I chose the Sequim Daily Photo’s resident woodworker as the subject for today’s City Daily Photo theme day. My husband grew up in a home where artistry and self-sufficiency were a given. Need something? Make it. What he has done the most over the years has been woodworking, much of it commercial, and most of it cabinetry. And, like the proverbial shoemaker’s child, I’ve gone barefooted.
If you’ve followed SDP you will know that my husband recently completed constructing the hull of a 12-foot Scamp sailboat. And you may have wondered, “How’s that coming along?” In truth, it hasn’t gotten much further. There was this office – mine – that was just ever so slightly classier than the bricks and boards that kept my life off the floor in my earliest apartments. And though his was only slightly better my office envy resulted in an agreement that he’d complete a functional office for me either before his boat-building class or as soon as it was over. What you see above are the final stages, two ever-so-welcome drawer units. They match a functional work surface, and two open book shelves. I’d proudly post the finished product here except I’m still moving back in. At long last I’m no longer barefooted.
Click here to see other City Daily Photo interpretations of today’s theme.
It wasn’t just a puddle. It was dirt heaven! It was churned up! There were great big clumps! There was mud! Mud!!
And Mom was a veteran. She knew what to expect. She had a camera. And clean clothes in the back of the car.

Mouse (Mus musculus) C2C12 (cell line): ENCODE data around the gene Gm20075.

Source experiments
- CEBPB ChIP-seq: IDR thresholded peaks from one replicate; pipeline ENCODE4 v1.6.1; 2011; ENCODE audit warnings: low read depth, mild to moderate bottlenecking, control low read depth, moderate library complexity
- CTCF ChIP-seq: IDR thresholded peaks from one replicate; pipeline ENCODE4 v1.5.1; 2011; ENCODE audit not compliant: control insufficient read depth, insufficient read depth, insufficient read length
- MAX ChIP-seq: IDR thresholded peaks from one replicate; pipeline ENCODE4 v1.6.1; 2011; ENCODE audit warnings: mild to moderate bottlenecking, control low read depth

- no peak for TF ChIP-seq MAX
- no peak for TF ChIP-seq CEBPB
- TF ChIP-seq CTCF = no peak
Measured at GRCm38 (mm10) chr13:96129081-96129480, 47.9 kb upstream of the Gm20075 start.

The wedding’s over. The guests have gone home. The honeymoon’s over. The pressure’s off. The perfect time to get your wedding pictures taken. And what prettier setting than the Skagit Valley Tulip Festival?
You want to get something down low. How do you go about shooting? Classic squat?
Or, perhaps a variation on a favorite yoga pose?
I’m small, I’m cute, and I’m tired. Did you see how fast my legs had to go just to keep up with you?
They were lined up at the Red Carpet Car Wash last week during a break in the weather. By this point in the year most cars are showing unmistakable signs of muck and mud. I’m inclined to wait for a longer stretch of dry weather before I invest in the optimism of a car wash.
Sometimes it seems that life speeds by so quickly. And never so much as when watching a bike race, it’s bitterly cold, and your reaction time is off a beat. I meant to try slowing things down as I watched this race last year, just as my camera battery went dead. Should I admit to these kinds of dumb failures?
This year I decided to try again, starting with a full battery charge before the race started. At times it looked almost like this as I watched, orchestrated with the whir of tires on the pavement and the blast of racing energy.
And just like that they were gone.
Last year some curmudgeon complained in the newspaper that the race prevented him or her from pulling out of their driveway. I’d trade this any day for speeding cars, air pollution, and the state of obesity in the U.S.